When Debra Haberstroh’s oxygen level dipped to 85 percent over the 2023 New Year’s holiday, her daughter insisted on taking her to the Emergency Room at Martin North Hospital in Stuart, Florida. It turned out to be a very wise decision.
Debra, who has asthma and was familiar with lung issues, was feeling poorly. When the Emergency Room physician ordered a routine CT scan to check for pneumonia, a tumor was discovered on Debra’s right lung.
Debra immediately started to learn everything she could about lung cancer. She leaned on her pulmonologist, Rose Paccione, MD, as she was introduced to the Cleveland Clinic Martin Health specialists who would comprise her care team.
“My medical team was supportive and kept me grounded,” she said. “I was very fortunate they found the tumor when they did.”
Debra Haberstroh works in her garden after her tumor resection.
Debra’s care team worked collaboratively, sharing knowledge and expertise to provide her with the best outcome. Dr. Paccione brought in her colleague, Michael Marsh, MD, also a pulmonologist, to discuss the benefits of robotic-assisted bronchoscopy with Debra.
“The lesion was in a very difficult location to reach by traditional means of biopsy,” Dr. Marsh said. “Using robotic-assisted bronchoscopy would allow us to easily reach the location, obtain biopsies and also perform another procedure for staging purposes to make sure Debra would be a good candidate for tumor resection. It would also limit complications, reduce the time needed to make a diagnosis and how much anesthesia is necessary.”
Once Dr. Marsh had performed the robotic-assisted bronchoscopy, Debra’s team presented her case to North Hospital’s multidisciplinary Tumor Board, made up of expert surgeons, oncologists, pulmonologists, radiologists and pathologists, to discuss the best course of treatment.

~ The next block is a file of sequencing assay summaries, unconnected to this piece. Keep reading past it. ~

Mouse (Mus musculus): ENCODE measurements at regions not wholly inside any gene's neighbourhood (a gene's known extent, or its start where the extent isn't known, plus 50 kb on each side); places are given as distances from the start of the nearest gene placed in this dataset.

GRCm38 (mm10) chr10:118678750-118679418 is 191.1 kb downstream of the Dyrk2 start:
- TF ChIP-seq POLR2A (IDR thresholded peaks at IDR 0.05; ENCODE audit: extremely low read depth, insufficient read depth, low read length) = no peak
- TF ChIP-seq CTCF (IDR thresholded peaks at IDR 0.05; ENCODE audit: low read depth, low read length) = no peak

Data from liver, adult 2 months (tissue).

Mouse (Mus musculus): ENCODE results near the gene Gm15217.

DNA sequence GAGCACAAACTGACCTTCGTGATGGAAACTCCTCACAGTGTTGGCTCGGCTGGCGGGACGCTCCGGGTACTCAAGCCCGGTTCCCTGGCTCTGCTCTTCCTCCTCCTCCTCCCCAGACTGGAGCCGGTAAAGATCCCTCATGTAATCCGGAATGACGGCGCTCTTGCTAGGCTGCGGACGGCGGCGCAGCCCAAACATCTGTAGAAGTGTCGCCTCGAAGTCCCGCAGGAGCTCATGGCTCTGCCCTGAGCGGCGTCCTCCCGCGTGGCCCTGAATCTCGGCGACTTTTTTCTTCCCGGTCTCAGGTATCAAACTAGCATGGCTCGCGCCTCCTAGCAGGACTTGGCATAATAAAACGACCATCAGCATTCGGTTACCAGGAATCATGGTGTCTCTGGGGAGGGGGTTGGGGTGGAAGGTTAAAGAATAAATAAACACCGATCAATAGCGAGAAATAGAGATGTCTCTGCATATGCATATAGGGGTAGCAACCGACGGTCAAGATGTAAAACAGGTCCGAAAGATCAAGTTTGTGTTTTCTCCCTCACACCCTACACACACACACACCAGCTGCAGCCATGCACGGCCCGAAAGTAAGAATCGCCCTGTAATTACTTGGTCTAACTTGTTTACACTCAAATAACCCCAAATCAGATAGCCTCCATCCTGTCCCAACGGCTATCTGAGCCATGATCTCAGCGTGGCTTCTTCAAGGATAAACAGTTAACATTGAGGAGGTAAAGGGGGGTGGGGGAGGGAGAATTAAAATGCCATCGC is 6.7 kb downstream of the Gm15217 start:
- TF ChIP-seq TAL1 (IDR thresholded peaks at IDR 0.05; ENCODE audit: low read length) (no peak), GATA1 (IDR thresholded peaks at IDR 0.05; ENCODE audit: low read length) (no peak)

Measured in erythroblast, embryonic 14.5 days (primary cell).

“Upon reviewing imaging and clinical information, we put together a solid plan for Debra so there was no disruption in her care,” said Houssein Abdul Sater, MD, medical oncologist and hematologist.
The Tumor Board determined that a tumor resection offered the very best option for Debra; the surgery took place in May 2023.
Five months following her tumor resection surgery, Debra has learned to be patient. She did not require chemotherapy, but as her care team predicted, recovery has been slow but steady.
She holds on to the words of Dr. Sater who told her, “You are technically cured. Go live your life and be happy.”
“Now that Debra’s malignancy has been removed, she will continue to follow up with her health care providers and undergo surveillance imaging for a few years to make sure no other lesions come back,” Dr. Marsh said. “Like so many of our patients, Debra now has a second lease on life. That is very rewarding to see.”
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